Enka is an unincorporated community in Buncombe County, North Carolina, United States. It lies on U.S. Routes 19, 23, and 74 Business near the interchange of Interstates 26, 40, and 240. Although it is unincorporated, it has a post office, with the ZIP code of 28728.
The American Enka Company, incorporated in 1928, built what became the nation's largest rayon-producing factory. The Dutch name of the rayon company was Nederlandse Kunstzijdefabriek, and it is from the Dutch phonetic pronunciation of the initial letters N and K of the firm's name that "Enka" is derived. The alternative explanation that Enka stands for "Eerste Nederlandse Kunstzijdefabriek Arnhem" is incorrect. The Dutch company considered many sites and decided on the Hominy Valley because of its supply of water and labor. In 1929 the company began developing a community plan that included employee houses and became known as Enka Village. Enka Village is now a historic community and is part of the city of Asheville.
Fred Loring Seely, an Asheville businessman and son-in-law of Edwin Wiley Grove (see Grove Park Inn) met several influential Dutch businessmen during his time in the Dutch colony of Java in 1901. Seely and his wife, Evelyn Grove Seely, had been sent to Java by Mr. Grove to secure a source for quinine which was used in Grove's famous malarial Chill Tonic. When the Dutch rayon businessmen were searching for a site for an American based factory in 1928 Mr. Seely served as a liaison to lure ENKA to build the rayon fiber factory in Buncombe County. He told the ENKA owners that his county could supply trees for fiber, water for processing and reliable manpower. Thousands of jobs for western NC in 1929 was a lifesaver for many families. American Enka sent Mr. Seely over 1 million dollars to buy 2000 acres and ENKA built a $10 million plant. Nineteen hundred people worked there during the Great Depression, and that number reached 4300 after World War II. At one point 7,000 people worked there. Amenities included a gym, a pool room, a bowling alley, two cafeterias, and a library. Enka Lake Club opened on a lake built to supply the plant with water. Buses delivered employees from the surrounding area.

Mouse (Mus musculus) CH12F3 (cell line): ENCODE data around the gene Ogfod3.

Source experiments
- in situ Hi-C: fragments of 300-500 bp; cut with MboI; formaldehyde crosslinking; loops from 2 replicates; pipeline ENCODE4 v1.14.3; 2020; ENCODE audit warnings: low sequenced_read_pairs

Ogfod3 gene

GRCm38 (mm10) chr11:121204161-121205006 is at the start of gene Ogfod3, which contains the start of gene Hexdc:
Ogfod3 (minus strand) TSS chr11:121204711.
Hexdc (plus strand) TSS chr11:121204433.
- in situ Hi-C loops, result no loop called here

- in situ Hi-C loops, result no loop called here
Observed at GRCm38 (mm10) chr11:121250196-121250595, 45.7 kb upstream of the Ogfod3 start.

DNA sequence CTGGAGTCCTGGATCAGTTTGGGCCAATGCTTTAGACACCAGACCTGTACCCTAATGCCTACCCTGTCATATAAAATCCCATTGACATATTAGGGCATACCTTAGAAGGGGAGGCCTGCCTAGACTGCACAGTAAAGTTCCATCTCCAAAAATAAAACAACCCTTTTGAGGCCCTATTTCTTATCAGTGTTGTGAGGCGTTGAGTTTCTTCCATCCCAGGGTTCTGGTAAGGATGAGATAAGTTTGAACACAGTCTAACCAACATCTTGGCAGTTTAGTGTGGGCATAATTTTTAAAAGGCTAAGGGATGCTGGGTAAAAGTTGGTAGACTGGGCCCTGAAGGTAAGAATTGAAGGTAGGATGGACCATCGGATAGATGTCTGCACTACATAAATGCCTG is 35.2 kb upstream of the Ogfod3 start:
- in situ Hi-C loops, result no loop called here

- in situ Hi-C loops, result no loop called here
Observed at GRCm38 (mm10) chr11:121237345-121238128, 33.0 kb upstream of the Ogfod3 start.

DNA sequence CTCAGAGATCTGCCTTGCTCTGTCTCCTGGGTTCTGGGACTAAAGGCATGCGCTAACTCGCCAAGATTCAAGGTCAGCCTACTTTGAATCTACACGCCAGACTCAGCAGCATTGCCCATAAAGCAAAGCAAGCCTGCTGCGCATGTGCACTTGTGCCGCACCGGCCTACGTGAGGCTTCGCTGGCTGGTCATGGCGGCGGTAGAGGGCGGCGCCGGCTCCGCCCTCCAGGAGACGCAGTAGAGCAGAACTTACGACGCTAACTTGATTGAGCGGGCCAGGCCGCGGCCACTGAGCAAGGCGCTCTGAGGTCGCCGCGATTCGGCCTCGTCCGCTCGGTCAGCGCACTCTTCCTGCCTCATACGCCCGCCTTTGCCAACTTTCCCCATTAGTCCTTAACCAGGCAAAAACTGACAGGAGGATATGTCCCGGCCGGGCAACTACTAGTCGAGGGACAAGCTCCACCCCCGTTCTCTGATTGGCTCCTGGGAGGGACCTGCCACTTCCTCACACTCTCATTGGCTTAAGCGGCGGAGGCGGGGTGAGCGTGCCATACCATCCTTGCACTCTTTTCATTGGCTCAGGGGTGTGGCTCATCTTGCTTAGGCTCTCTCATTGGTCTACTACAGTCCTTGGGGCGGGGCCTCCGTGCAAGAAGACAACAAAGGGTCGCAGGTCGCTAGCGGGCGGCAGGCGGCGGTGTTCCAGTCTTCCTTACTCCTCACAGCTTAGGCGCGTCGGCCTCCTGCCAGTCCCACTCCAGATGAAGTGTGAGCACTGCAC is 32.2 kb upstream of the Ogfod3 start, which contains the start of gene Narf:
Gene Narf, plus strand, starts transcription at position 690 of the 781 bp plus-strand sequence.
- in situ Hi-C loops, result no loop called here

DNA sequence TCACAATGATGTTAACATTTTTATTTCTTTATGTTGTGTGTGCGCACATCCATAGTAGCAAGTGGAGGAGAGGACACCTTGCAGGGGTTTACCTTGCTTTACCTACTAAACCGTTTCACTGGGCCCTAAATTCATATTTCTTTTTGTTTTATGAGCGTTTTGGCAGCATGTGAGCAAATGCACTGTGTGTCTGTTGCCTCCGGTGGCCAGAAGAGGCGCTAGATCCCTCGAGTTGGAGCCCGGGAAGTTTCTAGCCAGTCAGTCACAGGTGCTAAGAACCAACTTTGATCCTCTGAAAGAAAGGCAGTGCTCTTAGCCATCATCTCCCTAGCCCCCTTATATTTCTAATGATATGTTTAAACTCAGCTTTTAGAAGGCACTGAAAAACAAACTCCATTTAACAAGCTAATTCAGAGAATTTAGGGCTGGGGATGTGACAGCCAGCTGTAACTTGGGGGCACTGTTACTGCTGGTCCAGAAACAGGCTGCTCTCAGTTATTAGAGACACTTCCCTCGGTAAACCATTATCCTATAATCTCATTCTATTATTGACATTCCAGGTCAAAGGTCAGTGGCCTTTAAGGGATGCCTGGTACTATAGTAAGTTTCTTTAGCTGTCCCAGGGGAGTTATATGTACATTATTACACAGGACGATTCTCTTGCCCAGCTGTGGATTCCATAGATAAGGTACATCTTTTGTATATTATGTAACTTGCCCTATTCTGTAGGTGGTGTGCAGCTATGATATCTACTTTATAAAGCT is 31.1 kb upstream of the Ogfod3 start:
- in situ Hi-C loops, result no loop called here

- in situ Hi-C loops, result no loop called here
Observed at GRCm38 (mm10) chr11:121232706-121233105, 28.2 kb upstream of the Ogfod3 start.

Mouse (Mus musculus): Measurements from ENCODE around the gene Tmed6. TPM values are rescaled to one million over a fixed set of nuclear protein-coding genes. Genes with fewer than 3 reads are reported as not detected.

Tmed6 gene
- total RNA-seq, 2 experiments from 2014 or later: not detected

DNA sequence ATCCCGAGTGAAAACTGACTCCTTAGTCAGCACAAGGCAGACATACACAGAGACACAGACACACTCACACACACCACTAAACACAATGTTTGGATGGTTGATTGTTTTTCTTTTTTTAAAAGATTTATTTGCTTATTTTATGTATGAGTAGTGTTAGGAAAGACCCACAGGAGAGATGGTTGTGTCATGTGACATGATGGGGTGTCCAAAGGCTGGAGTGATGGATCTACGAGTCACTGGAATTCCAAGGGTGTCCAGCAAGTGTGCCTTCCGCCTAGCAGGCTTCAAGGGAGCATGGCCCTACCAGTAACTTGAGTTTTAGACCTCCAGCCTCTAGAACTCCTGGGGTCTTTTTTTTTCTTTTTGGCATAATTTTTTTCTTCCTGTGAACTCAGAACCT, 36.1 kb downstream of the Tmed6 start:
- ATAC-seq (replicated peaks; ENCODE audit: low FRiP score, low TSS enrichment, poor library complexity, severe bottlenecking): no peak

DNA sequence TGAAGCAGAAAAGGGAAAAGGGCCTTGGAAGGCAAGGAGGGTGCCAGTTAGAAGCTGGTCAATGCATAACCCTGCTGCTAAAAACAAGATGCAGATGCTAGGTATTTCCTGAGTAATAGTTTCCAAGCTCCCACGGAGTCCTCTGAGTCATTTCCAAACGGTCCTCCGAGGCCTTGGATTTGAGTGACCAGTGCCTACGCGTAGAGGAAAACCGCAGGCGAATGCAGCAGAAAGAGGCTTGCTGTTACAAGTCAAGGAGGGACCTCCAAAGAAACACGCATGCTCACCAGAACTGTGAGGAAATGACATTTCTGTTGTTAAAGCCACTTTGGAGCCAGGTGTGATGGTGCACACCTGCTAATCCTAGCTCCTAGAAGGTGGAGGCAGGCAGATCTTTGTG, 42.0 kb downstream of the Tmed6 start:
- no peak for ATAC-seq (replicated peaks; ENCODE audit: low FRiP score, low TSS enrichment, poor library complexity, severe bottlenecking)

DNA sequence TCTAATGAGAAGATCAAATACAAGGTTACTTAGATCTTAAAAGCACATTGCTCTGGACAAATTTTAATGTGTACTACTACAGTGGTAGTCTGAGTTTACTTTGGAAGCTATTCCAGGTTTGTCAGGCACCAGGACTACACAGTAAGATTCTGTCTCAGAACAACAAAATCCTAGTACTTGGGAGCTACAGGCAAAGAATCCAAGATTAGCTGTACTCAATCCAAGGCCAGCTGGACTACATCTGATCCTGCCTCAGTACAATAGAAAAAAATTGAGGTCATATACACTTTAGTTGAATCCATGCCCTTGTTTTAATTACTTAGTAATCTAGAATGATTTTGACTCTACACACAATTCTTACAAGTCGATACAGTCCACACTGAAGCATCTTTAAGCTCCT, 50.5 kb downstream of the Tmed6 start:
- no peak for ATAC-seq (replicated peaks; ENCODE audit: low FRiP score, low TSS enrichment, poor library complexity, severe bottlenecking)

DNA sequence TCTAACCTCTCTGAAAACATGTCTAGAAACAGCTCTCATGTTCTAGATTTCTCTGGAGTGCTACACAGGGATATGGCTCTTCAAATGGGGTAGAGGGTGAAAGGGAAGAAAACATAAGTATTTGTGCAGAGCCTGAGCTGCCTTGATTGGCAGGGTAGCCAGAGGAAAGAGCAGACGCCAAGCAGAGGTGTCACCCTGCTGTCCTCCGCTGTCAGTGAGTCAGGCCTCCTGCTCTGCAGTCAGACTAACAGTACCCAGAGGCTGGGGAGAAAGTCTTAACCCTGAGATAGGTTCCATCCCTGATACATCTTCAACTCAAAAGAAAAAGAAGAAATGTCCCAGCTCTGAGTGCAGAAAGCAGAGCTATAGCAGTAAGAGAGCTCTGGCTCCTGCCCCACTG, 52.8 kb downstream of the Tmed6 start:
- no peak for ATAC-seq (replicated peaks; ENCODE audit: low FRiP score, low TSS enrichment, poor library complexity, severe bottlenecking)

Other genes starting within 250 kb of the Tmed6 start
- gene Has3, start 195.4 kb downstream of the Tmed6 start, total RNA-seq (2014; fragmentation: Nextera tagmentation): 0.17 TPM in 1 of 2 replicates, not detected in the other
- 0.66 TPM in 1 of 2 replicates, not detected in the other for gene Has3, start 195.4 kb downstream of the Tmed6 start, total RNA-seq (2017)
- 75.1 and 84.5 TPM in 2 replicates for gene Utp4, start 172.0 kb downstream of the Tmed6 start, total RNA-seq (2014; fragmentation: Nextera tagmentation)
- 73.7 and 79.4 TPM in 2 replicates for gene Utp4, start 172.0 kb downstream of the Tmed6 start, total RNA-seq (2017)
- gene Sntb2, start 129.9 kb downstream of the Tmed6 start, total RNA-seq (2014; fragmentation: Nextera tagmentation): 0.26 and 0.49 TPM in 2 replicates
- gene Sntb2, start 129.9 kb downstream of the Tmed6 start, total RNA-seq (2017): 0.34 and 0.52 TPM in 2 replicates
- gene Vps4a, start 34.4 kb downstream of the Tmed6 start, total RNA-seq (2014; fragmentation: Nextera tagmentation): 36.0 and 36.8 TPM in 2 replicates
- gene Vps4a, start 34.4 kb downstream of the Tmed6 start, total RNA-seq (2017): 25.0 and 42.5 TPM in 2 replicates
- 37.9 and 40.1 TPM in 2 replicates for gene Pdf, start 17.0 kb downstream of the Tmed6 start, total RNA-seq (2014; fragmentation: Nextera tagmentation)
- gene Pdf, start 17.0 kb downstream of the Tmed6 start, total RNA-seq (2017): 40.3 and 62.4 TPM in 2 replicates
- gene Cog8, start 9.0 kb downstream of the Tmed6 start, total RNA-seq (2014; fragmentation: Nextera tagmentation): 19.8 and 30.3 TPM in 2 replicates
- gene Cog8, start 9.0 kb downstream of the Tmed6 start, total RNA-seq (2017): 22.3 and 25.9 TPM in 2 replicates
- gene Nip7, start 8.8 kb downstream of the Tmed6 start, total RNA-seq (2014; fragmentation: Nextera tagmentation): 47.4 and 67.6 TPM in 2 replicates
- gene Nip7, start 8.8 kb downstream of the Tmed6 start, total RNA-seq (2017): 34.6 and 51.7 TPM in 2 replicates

It was said that stricter environmental regulations led to a decline in rayon, and American Enka sold the plant to BASF in 1985. BASF sold the plant to Colbond Inc. in 2000, and as of 2007, rayon was no longer made. The northern section was sold to developers who tore down everything but the clock tower. Enka Lake is generally called Biltmore Lake now, part of Biltmore Farms; However the name has never been officially changed, nor are there any plans to do so. Three buildings became the Enka campus of Asheville-Buncombe Technical Community College.
On July 6, 2010, the city of Asheville began looking at a proposal for Enka Center, which will take an estimated 14 years to complete. The clock tower of the former American Enka plant would be the centerpiece of a retail center on the northwest section of the 192-acre (0.78 km2) site. Portions of the plant still stand, including a campus of Asheville-Buncombe Technical Community College; these would remain. Offices, warehouses and industrial areas would locate in the southeastern part of the complex. 29 acres (120,000 m2) would remain open space, and a greenway would follow along Hominy Creek.
Though as of 2015 about 200 people worked for Bonar Inc. making fabric for commercial carpet backing, and more space was leased to ten other companies, most of the former plant is gone. A school scheduled to open in 2016 will have 20,000 bricks from the plant, a clock tower recalling the one at the plant, and sloped roofs recalling the sawtooth design.
De naam ENKA is de fonetische uitspraak van de 'N' en de 'K', de afkorting van de volledige fabrieksnaam. De verklaring dat 'ENKA' zou staan voor de 'Eerste Nederlandse ENKA-fabriek [ca. 1926] Kunstzijdefabriek Arnhem' is niet correct. Vervolgens heeft deze firma meerdere naamsveranderingen ondergaan.